Real-Time Bridge Scour Tracked In Western Colorado

By on October 4, 2016
bridge scour colorado

Editor’s Note: Any use of trade, firm, or product names is for descriptive purposes only and does not imply endorsement by the U.S. Government.

When we drive over bridges, we probably don’t think too much about the water body that we’re crossing. After all, the only thing we see are the cars in front of us and the asphalt beneath our tires. But there is something incredibly important occurring just under the water’s surface: bridge scour.

All over the United States, government agencies keep an eye on bridge scour because of the damaging impacts it can have if left to fester. Too much erosion around piers supporting bridges can threaten bridge collapse and endanger driver safety.

One of the agencies that keeps tabs on bridge scour is the U.S. Geological Survey (USGS). In a recent project in partnership with the Colorado Department of Transportation, researchers with the USGS set up stations to monitor bridge scour in real time.

The work focused on two bridges in western Colorado. Relying on Airmar EchoRange SS510 Smart Sonar Depth Sensors mounted on bridge piers, USGS scientists didn’t find any surprises in the effort.

“We are using the depth sensors to measure the streambed elevations. … To provide real-time streambed elevations during high-flow periods,” said Mark Henneberg, hydrologist with the agency’s Colorado Water Science Center.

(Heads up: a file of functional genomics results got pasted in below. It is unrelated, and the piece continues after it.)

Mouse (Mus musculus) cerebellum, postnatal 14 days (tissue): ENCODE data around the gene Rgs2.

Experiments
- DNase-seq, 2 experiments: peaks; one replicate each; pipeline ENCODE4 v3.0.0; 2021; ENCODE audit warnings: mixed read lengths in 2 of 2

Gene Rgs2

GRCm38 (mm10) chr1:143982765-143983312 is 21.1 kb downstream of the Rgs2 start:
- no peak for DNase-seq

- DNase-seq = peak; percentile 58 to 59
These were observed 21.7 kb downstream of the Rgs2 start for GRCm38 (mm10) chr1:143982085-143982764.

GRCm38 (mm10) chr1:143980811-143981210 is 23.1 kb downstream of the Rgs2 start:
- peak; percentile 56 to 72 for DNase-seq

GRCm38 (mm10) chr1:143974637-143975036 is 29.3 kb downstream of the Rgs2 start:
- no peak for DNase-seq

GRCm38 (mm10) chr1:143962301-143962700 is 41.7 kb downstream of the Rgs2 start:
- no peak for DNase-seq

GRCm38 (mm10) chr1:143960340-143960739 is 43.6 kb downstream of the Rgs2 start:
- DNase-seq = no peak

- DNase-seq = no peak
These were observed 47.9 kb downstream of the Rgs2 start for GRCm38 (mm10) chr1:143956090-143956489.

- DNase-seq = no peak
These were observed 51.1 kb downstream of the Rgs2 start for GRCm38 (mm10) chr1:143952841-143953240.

bridge scour colorado

Airmar EchoRange SS510 Smart Sonar Depth Sensors (underwater) connect to a remote telemetry unit and data logger mounted on a bridge in western Colorado. (Credit: U.S. Geological Survey)

To gather data in real time, USGS scientists rigged up data loggers on the bridges that are equipped with telemetry, such as cellular or satellite, to ping measurements to them at project-defined intervals.

Complementing those data are measurements on water level that are gathered as part of another USGS effort.

River stage is also being measured by existing gaging station infrastructure,” said Henneberg.

That’s important because high water levels, or flooding, can coincide with increased bridge scour. This is especially true because water tends to flow faster around piers and abutments, increasing the scour they experience on a more local level.

Top image: Airmar EchoRange SS510 Smart Sonar Depth Sensors (underwater) connect to a remote telemetry unit and data logger mounted on a bridge in western Colorado. (Credit: U.S. Geological Survey)

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